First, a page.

How to Handle a DWI Stop and Arrest

So you’ve been out for the evening and had a couple of drinks. You’re on your way home, when all of the sudden you see those blue lights in the rear-view mirror.

What do you do?

If you’re reading this the day (or week) after being charged with a DWI, you should talk to a qualified, aggressive Raleigh DWI lawyer.

But if you’re reading this before ever being charged with a DWI, here are some things to keep in mind.

Don’t Panic

Try to keep calm. By keeping calm, you reduce the signs of nervousness – “clues” – that a police officer may later claim were clues that you were Driving While Impaired.

When the police officer approaches your window, you must provide your name, and your license and registration.

But do not answer any questions. If the police officer asks you where you’ve been, do not answer. Instead, ask him “Is there a problem officer?”

If the police officer asks you whether you’ve been drinking, do not answer. Instead, ask him “Am I under arrest officer?”

If the police asks you to exit the vehicle, you should comply. Police officers have the right to have you exit the vehicle for their safety.

And if they ask you to walk to the back of the vehicle (away from traffic), you should also comply.

But if the police officer asks you to perform any “tests” – either Standardized Field Sobriety Tests or tests the officer has invented to trip you up – politely refuse.

You are not required to perform any field sobriety tests or answer any of the police officer’s questions (beyond giving your name, license, and registration).

It is important that you do not perform any tests. These tests are designed to have you fail, and to produce “clues” which give the officer probable cause to arrest you.

Do not perform any tests.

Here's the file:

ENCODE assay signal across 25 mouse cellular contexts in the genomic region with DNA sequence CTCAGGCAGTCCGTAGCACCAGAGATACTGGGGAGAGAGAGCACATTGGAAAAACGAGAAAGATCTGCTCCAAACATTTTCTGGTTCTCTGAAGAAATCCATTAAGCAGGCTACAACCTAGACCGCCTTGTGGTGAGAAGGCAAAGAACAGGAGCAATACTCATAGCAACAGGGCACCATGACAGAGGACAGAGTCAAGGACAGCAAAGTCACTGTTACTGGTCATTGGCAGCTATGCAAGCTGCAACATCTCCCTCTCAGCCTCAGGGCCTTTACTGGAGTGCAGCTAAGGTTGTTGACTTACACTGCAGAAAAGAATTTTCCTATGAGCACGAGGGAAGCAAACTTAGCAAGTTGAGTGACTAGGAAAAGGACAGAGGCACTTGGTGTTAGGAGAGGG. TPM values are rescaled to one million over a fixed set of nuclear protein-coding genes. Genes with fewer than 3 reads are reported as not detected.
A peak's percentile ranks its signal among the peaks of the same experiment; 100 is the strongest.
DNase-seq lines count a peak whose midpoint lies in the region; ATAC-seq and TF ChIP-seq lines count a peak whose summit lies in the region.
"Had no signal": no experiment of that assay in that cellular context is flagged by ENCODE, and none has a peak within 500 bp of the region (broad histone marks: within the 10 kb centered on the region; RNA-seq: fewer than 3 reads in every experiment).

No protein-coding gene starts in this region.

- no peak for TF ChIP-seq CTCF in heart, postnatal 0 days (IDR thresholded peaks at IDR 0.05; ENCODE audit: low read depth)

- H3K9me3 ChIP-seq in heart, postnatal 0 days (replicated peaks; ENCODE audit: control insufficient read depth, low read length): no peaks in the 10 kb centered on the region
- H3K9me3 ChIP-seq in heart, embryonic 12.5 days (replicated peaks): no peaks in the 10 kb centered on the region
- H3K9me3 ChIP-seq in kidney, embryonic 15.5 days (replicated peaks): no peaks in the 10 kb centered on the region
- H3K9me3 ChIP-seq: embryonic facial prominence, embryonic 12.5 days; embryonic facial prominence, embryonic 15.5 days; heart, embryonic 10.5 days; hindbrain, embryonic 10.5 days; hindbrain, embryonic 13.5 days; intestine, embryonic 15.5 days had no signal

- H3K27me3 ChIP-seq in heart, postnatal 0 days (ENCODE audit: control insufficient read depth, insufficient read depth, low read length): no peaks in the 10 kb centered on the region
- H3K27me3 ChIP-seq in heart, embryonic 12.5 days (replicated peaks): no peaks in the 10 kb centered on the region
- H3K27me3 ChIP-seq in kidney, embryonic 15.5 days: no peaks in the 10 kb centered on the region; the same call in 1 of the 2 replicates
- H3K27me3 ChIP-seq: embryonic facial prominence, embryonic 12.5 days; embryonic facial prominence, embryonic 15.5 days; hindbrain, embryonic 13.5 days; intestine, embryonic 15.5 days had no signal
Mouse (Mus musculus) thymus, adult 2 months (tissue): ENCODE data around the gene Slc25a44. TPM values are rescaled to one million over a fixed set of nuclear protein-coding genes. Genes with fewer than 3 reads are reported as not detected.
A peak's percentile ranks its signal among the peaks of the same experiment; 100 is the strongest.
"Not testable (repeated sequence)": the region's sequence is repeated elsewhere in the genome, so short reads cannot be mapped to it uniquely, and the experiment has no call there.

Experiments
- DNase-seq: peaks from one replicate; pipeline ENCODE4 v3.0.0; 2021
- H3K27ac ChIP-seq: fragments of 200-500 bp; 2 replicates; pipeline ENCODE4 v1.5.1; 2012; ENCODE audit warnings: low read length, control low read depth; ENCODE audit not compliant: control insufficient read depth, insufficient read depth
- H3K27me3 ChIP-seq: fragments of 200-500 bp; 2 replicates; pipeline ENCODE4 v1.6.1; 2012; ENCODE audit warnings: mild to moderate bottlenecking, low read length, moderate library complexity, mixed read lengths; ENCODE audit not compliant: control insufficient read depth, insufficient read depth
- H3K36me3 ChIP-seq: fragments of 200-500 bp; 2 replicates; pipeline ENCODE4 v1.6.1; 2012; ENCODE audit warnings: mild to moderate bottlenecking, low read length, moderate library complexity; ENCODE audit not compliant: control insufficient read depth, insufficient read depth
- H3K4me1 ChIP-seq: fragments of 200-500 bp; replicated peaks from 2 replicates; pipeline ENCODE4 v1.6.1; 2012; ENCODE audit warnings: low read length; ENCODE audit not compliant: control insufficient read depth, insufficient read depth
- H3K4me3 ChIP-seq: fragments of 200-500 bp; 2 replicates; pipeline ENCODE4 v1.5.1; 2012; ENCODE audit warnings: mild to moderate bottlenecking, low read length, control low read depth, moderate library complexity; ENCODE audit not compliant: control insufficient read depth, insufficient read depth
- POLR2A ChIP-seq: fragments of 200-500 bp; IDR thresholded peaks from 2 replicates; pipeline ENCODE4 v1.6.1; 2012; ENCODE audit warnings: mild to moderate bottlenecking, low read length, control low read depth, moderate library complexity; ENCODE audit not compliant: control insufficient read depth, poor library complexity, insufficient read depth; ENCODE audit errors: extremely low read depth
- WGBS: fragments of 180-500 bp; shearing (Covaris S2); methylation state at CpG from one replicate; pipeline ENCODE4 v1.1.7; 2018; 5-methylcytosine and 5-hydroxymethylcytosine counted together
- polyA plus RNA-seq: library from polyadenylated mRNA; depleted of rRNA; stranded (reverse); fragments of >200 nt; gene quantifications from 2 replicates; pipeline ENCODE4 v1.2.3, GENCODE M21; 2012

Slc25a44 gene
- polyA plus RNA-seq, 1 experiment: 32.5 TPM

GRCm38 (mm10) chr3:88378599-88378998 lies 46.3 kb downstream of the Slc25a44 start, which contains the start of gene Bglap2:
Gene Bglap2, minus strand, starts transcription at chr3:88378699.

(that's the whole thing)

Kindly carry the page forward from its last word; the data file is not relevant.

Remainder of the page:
If the officer asks you to blow into a handheld Portable Breath Test (PBT) instrument, politely refuse.

Do not blow into any handheld devices. You are not required to blow into these handheld devices.

If you have not performed any roadside tests and if you have not blown into any handheld PBT devices, you are improving your chances of walking away from the incident without a DWI conviction even though you may well be arrested.

That’s because, while the officer may decide to arrest you, his decision to arrest you will be based on very little information and will therefore be an excellent case for you when you reach court.

If You’re Arrested, What Should You Do?

Being arrested is scary, but it is not the worst thing that can happen to you. Being convicted of a DWI (which in North Carolina carries with it a 1-year mandatory license suspension, usually about $500 in fines, a permanent criminal record, and possibly even jail time) is far worse than being arrested for a DWI.

If you’re arrested, do not say anything, except giving your name and other booking information (address, date of birth, age, and so forth). Do not apologize. Do not say “I shouldn’t have drunk tonight.”

A police officer is not required to read you your Miranda Rights, and anything you say can be used against you as a “spontaneous utterance.” So don’t say anything, except providing the basic biographical information listed above.